BLISSFIELD, Mich. – People on both sides of the Ohio-Michigan state line attended a daylong seminar on wind turbines Saturday at Blissfield Middle School.
The event, “Living in the Grid: Industrial Wind Turbines and You,” was hosted by the Interstate Informed Citizens Coalition, a newly formed group opposing the location of wind turbines in Riga, Ogden and Fairfield townships in Lenawee County and in northwestern Ohio. Presentations detailed wind turbines’ effects on health and property values.
Joshua Nolan, one of the group’s organizers, said he was pleased with the turnout. Kevon Martis, a former Riga Township planning commission member, said between 175 and 300 people made reservations to attend and he expected about 225 people in the building at various times.
“Some people here favor the wind turbines and others oppose them,” Martis said. “What we are saying is that the current proposed setbacks are not far enough and the sound levels of 40 decibels are too loud.”
Technical and anecdotal information was presented from people who have researched industrial wind energy production. One presentation was made by Dave and Stephanie Hulthen of DeKalb County, Ill., who discussed life in the middle of an industrial wind farm. Their home has 13 wind turbines within one mile of their home – two within 1,400 feet.
While many of the seminar organizers and attendees oppose the wind turbine projects, several others were undecided. One of those was Michael Brown, a member of the Sylvania, Ohio, city council.
“I’m here to learn about the different types of alternative energy,” Brown said. “I haven’t made up my mind and won’t until I get all of the facts.”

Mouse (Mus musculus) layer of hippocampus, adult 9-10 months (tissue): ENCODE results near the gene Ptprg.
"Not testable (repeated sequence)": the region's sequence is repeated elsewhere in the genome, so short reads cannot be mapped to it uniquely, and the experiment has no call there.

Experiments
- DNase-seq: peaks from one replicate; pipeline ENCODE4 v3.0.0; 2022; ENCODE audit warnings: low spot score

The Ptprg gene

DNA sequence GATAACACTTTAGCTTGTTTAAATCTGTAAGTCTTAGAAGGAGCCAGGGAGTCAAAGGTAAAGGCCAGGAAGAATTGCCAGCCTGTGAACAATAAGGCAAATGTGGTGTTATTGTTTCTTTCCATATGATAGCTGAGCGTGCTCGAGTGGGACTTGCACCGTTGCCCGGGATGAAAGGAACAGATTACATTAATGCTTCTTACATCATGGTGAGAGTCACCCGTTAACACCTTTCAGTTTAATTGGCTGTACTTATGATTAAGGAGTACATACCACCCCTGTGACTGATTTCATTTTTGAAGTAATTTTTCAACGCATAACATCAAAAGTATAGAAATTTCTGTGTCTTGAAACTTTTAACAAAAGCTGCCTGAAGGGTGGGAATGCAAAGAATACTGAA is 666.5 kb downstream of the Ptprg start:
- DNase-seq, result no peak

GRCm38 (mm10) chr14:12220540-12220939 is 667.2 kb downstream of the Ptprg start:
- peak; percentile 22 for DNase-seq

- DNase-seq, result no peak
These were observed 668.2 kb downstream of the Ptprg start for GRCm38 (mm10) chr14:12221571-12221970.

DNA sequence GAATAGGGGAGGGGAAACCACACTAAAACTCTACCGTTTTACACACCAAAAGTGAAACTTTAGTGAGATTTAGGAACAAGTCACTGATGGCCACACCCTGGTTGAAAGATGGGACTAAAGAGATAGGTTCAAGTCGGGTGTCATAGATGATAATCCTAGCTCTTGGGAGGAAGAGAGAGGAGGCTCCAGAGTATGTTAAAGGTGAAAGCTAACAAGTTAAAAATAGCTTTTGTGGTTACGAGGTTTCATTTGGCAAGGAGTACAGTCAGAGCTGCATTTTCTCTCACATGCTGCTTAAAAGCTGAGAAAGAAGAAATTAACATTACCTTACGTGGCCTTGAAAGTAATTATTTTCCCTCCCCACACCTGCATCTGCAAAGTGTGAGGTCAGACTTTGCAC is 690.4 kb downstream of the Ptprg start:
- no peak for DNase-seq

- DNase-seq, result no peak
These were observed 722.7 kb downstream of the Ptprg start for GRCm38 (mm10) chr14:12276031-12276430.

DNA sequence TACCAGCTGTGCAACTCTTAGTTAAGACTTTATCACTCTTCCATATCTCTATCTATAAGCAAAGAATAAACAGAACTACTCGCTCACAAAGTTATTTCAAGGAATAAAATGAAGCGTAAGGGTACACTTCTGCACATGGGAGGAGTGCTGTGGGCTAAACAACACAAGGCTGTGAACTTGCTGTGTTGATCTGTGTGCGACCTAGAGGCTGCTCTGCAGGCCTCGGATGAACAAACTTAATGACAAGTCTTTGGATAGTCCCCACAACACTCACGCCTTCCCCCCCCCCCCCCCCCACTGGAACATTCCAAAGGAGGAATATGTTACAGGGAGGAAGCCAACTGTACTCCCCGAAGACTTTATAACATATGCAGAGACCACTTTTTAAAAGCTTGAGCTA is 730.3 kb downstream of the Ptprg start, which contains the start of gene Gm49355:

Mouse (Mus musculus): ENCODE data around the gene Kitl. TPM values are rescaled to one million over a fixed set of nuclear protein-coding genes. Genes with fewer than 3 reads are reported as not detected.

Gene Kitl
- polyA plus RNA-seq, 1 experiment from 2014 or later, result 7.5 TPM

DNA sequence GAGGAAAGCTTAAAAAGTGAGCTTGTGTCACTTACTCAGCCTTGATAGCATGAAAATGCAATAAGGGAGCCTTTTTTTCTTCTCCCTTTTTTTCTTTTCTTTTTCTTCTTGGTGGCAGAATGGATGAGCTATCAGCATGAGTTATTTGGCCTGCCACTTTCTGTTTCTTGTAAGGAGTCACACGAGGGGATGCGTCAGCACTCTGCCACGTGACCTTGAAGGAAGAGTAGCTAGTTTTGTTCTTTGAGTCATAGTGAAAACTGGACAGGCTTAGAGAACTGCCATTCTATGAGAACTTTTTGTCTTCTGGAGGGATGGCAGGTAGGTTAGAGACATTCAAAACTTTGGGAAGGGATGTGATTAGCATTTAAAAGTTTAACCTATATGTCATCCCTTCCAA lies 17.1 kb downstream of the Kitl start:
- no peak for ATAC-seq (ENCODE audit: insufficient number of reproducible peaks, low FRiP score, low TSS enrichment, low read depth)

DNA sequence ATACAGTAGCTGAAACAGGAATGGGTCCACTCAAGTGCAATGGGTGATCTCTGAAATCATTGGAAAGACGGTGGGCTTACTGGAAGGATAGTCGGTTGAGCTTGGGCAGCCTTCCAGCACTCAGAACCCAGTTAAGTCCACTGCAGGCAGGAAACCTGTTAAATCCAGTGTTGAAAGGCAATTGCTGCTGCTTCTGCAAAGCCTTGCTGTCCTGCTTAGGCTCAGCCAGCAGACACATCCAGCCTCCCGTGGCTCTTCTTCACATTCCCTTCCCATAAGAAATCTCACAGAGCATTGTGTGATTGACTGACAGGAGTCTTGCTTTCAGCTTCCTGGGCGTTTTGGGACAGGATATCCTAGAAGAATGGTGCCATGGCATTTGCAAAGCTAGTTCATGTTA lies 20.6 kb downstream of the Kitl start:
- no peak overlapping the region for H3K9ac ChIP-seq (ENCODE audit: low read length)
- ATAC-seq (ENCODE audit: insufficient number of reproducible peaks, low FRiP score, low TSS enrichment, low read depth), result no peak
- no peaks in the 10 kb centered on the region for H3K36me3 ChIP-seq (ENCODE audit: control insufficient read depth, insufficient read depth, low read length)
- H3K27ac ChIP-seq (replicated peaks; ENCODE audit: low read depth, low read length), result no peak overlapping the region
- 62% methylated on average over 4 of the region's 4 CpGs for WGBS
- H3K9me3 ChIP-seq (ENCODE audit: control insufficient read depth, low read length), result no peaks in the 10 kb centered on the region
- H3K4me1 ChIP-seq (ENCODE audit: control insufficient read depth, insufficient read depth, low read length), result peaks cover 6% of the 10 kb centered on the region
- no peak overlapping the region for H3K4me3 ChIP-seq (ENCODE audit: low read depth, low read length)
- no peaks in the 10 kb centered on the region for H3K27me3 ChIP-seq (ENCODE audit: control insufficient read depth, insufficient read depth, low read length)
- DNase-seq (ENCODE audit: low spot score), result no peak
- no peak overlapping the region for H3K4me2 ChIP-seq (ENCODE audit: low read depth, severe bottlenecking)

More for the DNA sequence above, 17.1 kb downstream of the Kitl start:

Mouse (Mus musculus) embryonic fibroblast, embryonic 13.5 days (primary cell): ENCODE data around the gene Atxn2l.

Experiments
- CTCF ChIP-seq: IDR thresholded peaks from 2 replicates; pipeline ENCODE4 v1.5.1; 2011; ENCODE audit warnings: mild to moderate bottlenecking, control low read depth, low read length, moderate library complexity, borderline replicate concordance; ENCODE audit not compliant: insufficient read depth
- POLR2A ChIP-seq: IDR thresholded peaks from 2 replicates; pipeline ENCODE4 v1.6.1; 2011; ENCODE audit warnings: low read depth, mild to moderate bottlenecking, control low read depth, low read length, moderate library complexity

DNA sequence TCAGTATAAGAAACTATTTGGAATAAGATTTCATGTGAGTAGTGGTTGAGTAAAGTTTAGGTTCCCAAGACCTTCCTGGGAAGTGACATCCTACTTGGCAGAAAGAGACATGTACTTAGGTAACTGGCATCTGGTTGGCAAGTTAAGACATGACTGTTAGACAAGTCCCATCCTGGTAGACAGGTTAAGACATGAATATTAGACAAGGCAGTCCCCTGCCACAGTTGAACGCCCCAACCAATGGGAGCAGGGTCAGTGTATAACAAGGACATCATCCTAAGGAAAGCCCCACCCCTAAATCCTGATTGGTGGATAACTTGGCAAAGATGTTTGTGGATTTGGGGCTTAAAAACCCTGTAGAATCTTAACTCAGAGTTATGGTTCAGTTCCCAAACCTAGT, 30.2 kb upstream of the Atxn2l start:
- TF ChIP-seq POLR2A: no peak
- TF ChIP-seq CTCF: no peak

The Riga Township Planning Commission is drafting an ordinance to the township’s zoning laws that will cover wind turbines.
The first speaker of the day was Tom Stacy, a wind energy analyst who is also a member of the American Society of Mechanical Engineers’ national energy policy committee. He took issue with the science of wind energy and whether it can accomplish the environmental goals it is tasked with achieving.
He said wind power was not technically sound, economically feasible or environmentally friendly. The electricity generated by wind turbines cannot be stored, he said, and the industry is sustainable only through government subsidies.
Mike Morrin of Richfield Township said the United States is lagging behind the rest of the world in renewable energy production and needs to catch up. He also is on the fence on the feasibility of wind turbines.
Mike McCann, a property appraiser from Chicago, spoke on the effects the wind farms have on property values. Rob Rand, an acoustic engineer from Maine, discussed community noise issues associated with a close proximity to industrial wind turbines.
Tom Esordi, a principal with the law firm of Kitch, Drutchas, Wagner, Valitutti & Sherbrook in Detroit, spoke on legal options available to townships in regulating wind installations.
Nolan told the group it was important to be informed on industrial wind farms. He urged people to stay in contact with local elected officials with questions and concerns.
At the start of the event, a group of people protesting the gathering was moved off the middle school grounds. The group carried signs and stood near the driveway entrance to the middle school for a short time before leaving.
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